In addition to the speed boost, Android 2.2 brings Flash 10.1 to the browser—and, well, it kinda works. It's slow. Animations can be jerky. But you can see the content, play it, and interact with it. This isn't a desktop-quality experience—frankly, even the Palm Pre 2 has better Flash capability—but it gets the job done.
If you're one of those fetishists who loves "stock Android," you'll be sent screaming for a T-Mobile G2 ($199, 4 stars). But there's a lot to like about the customization on the myTouch. Swype makes an appearance on the touch keyboards, speeding text entry by letting you drag your finger across the screen without lifting it. Swype takes a little while to get used to, but is lightning fast once you get the hang of it.
HTC's address book and email apps are excellent. You can pick some contacts to be your "faves" and see their email by itself; you can also view unread messages only, or browse your Exchange folders. Facebook is integrated into contact cards, and you can check out your friends' most recent messages and photo albums from their contact cards.
HTC and T-Mobile have both also added an array of media, PIM and social networking widgets to make your seven home screens more useful.
T-Mobile and HTC have preloaded a bunch of other apps as well. You can take them or leave them, but unfortunately you can't delete them—not even the game demos. In general, they're a clutter and a hodgepodge, including a DLNA media streaming app, a desk clock mode, a flashlight, a barcode scanner and those game demos.
Media support is excellent. The myTouch comes with 1 GB of available on-board memory and an 8GB MicroSD card in a slot under the back cover; our 16GB SanDisk card also worked fine.
The myTouch has a Media Room app that combines a music player, video player, an FM radio and Slacker radio. The music player displays album art and works with a wide range of unprotected formats, including AAC, MP3, WMA, OGG and WAV. The video player handles a wide range of codecs, including H.264 and DIVX/XVID, up to 720p resolution. If you want to sync your media with a PC or Mac, the myTouch comes with the DoubleTwist (free, 4 stars) software already on board: plug the phone into your computer with a USB cable and it will mount a drive showing the DoubleTwist installer.
The MobiTV-powered T-Mobile TV debuts on the MyTouch, offering lots of big-name, streaming TV programming for $9.99/month via a slick, animated interface. They've got ESPN, the Disney Channel and A-Team reruns; what's not to love? Video quality over 3G is soft and jaggy, but shows looked sharp and smooth over a Wi-Fi network. If you'd rather watch free videos, the YouTube app plays in HD as well.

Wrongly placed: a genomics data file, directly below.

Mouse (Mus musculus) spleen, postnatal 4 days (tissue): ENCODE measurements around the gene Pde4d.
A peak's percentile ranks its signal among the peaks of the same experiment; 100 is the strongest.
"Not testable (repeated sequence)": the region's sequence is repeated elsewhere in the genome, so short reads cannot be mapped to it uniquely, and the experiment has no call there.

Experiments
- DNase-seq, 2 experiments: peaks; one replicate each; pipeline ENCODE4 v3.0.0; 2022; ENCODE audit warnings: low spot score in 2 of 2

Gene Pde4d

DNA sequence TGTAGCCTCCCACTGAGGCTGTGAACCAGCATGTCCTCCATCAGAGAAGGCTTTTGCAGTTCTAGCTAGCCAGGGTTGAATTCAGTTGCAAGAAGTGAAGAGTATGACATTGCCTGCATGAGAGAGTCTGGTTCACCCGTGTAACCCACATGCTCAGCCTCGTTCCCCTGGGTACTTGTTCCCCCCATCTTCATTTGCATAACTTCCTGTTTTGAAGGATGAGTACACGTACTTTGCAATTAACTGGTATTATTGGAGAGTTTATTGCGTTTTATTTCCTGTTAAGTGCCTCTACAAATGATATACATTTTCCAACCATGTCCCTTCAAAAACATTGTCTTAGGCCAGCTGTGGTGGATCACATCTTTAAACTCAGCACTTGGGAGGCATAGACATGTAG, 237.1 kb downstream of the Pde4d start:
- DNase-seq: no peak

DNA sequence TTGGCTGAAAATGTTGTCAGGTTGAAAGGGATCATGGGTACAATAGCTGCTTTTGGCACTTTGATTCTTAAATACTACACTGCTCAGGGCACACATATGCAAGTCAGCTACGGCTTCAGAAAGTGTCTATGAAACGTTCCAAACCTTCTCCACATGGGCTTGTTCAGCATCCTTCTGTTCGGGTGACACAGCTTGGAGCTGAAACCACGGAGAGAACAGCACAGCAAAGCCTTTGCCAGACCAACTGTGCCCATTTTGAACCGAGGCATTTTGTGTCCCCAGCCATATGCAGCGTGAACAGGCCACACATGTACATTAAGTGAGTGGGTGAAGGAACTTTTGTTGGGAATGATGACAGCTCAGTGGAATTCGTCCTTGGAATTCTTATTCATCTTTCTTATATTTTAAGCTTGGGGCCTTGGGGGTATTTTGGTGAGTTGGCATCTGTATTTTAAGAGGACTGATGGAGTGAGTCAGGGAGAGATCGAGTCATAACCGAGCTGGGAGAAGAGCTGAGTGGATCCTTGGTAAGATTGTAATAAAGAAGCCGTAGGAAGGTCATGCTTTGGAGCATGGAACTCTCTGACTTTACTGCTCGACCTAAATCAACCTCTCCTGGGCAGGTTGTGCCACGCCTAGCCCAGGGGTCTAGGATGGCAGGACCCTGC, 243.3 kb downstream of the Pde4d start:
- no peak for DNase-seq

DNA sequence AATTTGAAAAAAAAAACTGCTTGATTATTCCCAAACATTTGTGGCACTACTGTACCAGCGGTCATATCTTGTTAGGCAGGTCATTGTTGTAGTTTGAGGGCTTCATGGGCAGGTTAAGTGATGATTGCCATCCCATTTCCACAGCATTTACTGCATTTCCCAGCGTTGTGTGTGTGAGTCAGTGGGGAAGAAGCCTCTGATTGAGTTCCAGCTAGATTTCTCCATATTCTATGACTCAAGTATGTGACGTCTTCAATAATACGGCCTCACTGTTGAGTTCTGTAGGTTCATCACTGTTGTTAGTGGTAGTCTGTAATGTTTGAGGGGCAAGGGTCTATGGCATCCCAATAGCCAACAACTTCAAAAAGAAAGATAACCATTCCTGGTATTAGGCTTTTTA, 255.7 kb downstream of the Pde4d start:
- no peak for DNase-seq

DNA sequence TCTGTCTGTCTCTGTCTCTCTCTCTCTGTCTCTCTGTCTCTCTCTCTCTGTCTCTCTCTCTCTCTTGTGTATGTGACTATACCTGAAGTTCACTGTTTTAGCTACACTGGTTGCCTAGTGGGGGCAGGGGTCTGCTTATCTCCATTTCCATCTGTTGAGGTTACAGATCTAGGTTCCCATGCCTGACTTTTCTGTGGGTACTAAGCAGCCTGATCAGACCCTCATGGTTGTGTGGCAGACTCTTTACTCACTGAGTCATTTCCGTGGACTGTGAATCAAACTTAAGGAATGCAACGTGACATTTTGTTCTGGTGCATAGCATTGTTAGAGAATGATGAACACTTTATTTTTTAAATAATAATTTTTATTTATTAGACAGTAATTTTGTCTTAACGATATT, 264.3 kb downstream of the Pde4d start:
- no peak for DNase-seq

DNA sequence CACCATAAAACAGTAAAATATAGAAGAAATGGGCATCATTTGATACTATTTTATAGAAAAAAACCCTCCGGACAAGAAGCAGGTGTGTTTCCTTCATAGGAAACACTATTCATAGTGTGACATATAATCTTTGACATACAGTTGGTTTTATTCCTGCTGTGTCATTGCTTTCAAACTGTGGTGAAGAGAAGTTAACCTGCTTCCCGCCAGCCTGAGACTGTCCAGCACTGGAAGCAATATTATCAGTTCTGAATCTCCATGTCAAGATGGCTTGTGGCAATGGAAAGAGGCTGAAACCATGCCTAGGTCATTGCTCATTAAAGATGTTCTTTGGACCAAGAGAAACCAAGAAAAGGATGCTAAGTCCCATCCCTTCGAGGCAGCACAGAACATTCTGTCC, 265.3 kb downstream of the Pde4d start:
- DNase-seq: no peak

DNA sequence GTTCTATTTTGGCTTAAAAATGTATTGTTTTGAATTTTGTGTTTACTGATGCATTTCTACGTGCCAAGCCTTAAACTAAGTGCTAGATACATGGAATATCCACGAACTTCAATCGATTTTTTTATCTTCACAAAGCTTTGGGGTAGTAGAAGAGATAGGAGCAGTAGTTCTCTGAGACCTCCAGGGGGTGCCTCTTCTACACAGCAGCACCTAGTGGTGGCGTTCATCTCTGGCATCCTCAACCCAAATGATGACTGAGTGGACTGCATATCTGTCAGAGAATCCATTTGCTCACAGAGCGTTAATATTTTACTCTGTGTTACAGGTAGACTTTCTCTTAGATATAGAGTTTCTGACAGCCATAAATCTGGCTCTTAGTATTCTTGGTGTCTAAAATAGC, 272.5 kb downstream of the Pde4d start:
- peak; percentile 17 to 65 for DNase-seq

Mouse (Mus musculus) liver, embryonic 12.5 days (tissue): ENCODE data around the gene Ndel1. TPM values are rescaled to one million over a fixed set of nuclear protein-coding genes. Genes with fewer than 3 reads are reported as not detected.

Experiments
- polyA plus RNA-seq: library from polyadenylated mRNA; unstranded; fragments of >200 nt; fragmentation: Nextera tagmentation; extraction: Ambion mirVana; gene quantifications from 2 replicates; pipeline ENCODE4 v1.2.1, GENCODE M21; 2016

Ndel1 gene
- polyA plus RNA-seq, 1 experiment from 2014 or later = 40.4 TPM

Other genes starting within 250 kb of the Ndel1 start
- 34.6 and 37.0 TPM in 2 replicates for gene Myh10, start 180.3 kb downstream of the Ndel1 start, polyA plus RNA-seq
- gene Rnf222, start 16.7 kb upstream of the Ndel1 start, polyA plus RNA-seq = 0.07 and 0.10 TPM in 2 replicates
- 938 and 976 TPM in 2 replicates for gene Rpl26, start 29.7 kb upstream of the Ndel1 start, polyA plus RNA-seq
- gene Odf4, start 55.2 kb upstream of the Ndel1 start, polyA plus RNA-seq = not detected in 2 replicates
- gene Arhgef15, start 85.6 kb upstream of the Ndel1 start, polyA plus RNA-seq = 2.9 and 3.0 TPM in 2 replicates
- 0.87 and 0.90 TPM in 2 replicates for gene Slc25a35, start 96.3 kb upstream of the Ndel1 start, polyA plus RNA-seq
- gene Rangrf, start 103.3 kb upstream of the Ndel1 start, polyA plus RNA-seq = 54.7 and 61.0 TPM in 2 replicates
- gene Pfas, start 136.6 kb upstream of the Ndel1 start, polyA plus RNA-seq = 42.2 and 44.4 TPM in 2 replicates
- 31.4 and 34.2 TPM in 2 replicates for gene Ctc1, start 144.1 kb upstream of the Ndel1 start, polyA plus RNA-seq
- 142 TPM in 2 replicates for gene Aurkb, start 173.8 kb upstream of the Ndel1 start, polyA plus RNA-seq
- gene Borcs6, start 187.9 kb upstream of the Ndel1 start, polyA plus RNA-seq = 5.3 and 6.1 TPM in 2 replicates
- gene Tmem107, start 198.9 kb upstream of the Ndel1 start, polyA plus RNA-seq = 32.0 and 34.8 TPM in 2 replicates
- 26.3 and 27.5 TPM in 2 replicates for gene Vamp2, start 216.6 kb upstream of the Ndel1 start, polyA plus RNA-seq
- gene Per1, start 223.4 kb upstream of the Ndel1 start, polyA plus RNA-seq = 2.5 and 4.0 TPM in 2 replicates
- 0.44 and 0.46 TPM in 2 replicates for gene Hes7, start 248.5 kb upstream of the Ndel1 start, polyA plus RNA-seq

The myTouch has a 5-megapixel camera on the back and a VGA camera on the front, primarily for video calling. Two-way video calling will come from Qik, which means you'll be able to make video calls to the Sprint Epic 4G ($249, 4 stars) and the HTC EVO 4G ($199, 4 stars) phones as well as Samsung Galaxy Tab tablets, at the very least. But Qik advised me that an optimized version of the chat software won't be ready until November 3, so I can't yet tell you how well it works.
The main camera actaully defaults to taking 3.7-megapixel photos—to get your full five, you have to turn off "widescreen" mode, which is irritating and not obvious. Photos looked relatively sharp and clear, but the autofocus sometimes took about a second to lock in, which resulted in the occasional quick, blurry photo. You can turn off autofocus as long as you always take pictures of things at least four feet away.
The video mode shoots at up to 720p (1280x720) resolution. Outdoor videos looked smooth but rather oversaturated, running at 29 frames per second. Indoor, low-light videos were jerky in HD mode but smoother when I knocked the resolution down to 640x480.
There are three great Android-powered smartphones on T-Mobile right now, and you have reasons to consider all of them. Get the T-Mobile G2 if you need a physical keyboard, or if you're a Google fanatic. Get the Samsung Vibrant if you want the slimmest, lightest high-powered phone available. Everyone else should pick the T-Mobile myTouch 4G for its HSPA+ Internet speeds, Wi-Fi calling, future hotspot mode, and Android 2.2. The up-to-date software makes the myTouch our current Editors' Choice for T-Mobile smartphones without a physical keyboard..